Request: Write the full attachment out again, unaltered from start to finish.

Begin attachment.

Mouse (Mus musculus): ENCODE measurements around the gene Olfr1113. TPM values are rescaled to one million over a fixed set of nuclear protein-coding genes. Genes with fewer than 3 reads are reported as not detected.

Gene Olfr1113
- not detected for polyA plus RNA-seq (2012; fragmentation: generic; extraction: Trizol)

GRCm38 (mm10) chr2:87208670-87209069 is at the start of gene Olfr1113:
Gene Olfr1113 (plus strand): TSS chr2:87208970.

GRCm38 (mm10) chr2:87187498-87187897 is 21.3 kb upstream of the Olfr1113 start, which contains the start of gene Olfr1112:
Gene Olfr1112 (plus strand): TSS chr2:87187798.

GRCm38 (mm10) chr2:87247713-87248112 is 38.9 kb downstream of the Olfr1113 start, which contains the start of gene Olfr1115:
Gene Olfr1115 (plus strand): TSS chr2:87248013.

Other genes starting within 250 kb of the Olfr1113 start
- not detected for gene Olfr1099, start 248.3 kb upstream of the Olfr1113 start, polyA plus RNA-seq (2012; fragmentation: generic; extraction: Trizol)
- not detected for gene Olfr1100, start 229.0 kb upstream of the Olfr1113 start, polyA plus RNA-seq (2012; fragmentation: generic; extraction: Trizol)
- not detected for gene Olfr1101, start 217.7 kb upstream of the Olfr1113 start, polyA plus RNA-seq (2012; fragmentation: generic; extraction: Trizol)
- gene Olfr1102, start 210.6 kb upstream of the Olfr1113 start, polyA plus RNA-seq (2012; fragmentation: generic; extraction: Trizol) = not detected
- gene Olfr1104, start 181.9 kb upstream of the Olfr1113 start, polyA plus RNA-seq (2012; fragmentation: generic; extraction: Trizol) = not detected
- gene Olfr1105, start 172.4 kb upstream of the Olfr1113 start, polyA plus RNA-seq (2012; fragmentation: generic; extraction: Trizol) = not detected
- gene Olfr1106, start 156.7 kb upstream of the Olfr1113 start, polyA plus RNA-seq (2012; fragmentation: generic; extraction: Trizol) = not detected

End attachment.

Mouse (Mus musculus): ENCODE measurements around the gene Olfr1113. TPM values are rescaled to one million over a fixed set of nuclear protein-coding genes. Genes with fewer than 3 reads are reported as not detected.

Gene Olfr1113
- not detected for polyA plus RNA-seq (2012; fragmentation: generic; extraction: Trizol)

GRCm38 (mm10) chr2:87208670-87209069 is at the start of gene Olfr1113:
Gene Olfr1113 (plus strand): TSS chr2:87208970.

GRCm38 (mm10) chr2:87187498-87187897 is 21.3 kb upstream of the Olfr1113 start, which contains the start of gene Olfr1112:
Gene Olfr1112 (plus strand): TSS chr2:87187798.

GRCm38 (mm10) chr2:87247713-87248112 is 38.9 kb downstream of the Olfr1113 start, which contains the start of gene Olfr1115:
Gene Olfr1115 (plus strand): TSS chr2:87248013.

Other genes starting within 250 kb of the Olfr1113 start
- not detected for gene Olfr1099, start 248.3 kb upstream of the Olfr1113 start, polyA plus RNA-seq (2012; fragmentation: generic; extraction: Trizol)
- not detected for gene Olfr1100, start 229.0 kb upstream of the Olfr1113 start, polyA plus RNA-seq (2012; fragmentation: generic; extraction: Trizol)
- not detected for gene Olfr1101, start 217.7 kb upstream of the Olfr1113 start, polyA plus RNA-seq (2012; fragmentation: generic; extraction: Trizol)
- gene Olfr1102, start 210.6 kb upstream of the Olfr1113 start, polyA plus RNA-seq (2012; fragmentation: generic; extraction: Trizol) = not detected
- gene Olfr1104, start 181.9 kb upstream of the Olfr1113 start, polyA plus RNA-seq (2012; fragmentation: generic; extraction: Trizol) = not detected
- gene Olfr1105, start 172.4 kb upstream of the Olfr1113 start, polyA plus RNA-seq (2012; fragmentation: generic; extraction: Trizol) = not detected
- gene Olfr1106, start 156.7 kb upstream of the Olfr1113 start, polyA plus RNA-seq (2012; fragmentation: generic; extraction: Trizol) = not detected